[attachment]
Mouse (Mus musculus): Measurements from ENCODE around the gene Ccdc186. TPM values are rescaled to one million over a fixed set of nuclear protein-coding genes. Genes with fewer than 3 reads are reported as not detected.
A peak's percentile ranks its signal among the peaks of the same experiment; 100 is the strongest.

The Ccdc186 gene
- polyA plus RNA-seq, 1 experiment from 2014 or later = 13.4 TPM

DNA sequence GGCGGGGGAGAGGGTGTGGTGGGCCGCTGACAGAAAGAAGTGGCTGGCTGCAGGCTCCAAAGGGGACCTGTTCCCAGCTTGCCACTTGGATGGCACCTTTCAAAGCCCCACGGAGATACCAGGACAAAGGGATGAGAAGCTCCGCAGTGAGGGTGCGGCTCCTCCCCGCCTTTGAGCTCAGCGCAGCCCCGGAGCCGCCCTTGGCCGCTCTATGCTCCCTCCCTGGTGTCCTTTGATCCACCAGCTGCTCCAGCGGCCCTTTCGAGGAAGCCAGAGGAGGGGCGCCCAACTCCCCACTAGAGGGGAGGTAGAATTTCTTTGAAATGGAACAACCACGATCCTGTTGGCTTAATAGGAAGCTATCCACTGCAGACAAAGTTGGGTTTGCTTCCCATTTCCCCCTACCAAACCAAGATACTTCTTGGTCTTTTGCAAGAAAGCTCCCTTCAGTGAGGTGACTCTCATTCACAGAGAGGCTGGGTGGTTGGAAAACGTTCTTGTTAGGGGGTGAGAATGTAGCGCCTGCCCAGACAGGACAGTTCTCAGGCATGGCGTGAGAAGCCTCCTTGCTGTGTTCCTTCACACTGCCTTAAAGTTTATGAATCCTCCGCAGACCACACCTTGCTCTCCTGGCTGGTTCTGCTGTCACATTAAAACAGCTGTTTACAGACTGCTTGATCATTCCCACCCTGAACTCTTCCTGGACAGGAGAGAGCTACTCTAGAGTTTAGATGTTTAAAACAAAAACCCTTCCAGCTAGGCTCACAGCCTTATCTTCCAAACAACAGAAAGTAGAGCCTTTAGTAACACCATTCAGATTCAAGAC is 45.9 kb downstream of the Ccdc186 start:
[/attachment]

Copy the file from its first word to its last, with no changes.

Mouse (Mus musculus): Measurements from ENCODE around the gene Ccdc186. TPM values are rescaled to one million over a fixed set of nuclear protein-coding genes. Genes with fewer than 3 reads are reported as not detected.
A peak's percentile ranks its signal among the peaks of the same experiment; 100 is the strongest.

The Ccdc186 gene
- polyA plus RNA-seq, 1 experiment from 2014 or later = 13.4 TPM

DNA sequence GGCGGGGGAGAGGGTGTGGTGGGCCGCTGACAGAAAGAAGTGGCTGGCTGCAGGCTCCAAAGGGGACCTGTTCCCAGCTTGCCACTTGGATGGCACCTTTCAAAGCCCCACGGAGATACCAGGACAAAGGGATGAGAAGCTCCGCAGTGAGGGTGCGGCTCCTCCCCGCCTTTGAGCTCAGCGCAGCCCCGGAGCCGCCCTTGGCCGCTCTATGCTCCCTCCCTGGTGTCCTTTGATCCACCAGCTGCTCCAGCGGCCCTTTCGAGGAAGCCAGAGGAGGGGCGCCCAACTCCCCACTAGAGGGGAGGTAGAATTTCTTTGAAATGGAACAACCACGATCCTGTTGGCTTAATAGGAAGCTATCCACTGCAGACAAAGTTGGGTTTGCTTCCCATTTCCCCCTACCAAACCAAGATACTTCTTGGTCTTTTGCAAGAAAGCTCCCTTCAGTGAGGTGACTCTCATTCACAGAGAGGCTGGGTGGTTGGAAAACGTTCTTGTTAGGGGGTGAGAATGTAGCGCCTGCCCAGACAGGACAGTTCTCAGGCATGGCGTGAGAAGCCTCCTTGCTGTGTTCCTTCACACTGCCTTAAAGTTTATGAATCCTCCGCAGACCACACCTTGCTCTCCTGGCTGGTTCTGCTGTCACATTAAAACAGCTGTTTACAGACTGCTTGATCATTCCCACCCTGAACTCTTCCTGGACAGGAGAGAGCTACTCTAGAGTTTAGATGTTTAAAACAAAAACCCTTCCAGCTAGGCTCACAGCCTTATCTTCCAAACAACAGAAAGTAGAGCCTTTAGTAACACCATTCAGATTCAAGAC is 45.9 kb downstream of the Ccdc186 start: